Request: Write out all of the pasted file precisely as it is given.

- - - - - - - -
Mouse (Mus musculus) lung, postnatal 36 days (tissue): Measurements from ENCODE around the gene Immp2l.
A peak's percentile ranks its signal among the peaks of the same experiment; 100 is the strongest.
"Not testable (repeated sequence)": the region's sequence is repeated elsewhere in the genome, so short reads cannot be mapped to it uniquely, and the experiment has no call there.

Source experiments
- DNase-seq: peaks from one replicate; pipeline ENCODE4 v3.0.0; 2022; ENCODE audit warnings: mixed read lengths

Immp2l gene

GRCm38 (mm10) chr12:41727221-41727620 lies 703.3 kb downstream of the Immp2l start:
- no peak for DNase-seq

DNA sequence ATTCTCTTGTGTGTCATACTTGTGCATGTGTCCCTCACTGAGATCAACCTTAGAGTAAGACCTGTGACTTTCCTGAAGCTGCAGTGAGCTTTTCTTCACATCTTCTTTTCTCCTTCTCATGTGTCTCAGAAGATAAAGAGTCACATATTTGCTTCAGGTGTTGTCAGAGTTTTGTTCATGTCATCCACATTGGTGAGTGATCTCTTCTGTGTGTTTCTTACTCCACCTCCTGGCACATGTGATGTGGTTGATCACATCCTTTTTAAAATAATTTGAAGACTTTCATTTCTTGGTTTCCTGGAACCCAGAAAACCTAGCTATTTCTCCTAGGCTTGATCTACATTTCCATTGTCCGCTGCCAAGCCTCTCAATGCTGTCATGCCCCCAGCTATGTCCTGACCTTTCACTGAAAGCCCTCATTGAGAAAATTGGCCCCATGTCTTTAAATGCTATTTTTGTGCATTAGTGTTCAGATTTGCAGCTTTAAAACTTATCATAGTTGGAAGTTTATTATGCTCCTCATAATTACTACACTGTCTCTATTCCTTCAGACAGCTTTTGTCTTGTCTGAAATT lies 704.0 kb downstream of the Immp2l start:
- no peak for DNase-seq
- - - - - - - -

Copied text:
Mouse (Mus musculus) lung, postnatal 36 days (tissue): Measurements from ENCODE around the gene Immp2l.
A peak's percentile ranks its signal among the peaks of the same experiment; 100 is the strongest.
"Not testable (repeated sequence)": the region's sequence is repeated elsewhere in the genome, so short reads cannot be mapped to it uniquely, and the experiment has no call there.

Source experiments
- DNase-seq: peaks from one replicate; pipeline ENCODE4 v3.0.0; 2022; ENCODE audit warnings: mixed read lengths

Immp2l gene

GRCm38 (mm10) chr12:41727221-41727620 lies 703.3 kb downstream of the Immp2l start:
- no peak for DNase-seq

DNA sequence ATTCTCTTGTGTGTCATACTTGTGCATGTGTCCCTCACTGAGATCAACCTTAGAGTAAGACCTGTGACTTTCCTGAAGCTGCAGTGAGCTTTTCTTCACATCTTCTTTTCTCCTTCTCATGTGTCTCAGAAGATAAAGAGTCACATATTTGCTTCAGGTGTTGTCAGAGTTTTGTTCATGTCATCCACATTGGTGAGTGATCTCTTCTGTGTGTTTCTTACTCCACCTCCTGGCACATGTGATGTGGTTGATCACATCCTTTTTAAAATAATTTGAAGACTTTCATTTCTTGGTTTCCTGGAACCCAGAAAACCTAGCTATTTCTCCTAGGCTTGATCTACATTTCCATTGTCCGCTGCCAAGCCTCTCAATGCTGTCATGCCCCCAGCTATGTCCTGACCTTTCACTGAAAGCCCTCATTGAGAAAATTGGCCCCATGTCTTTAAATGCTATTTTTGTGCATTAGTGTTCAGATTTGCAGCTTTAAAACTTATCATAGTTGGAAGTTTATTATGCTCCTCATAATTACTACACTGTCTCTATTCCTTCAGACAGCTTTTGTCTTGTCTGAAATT lies 704.0 kb downstream of the Immp2l start:
- no peak for DNase-seq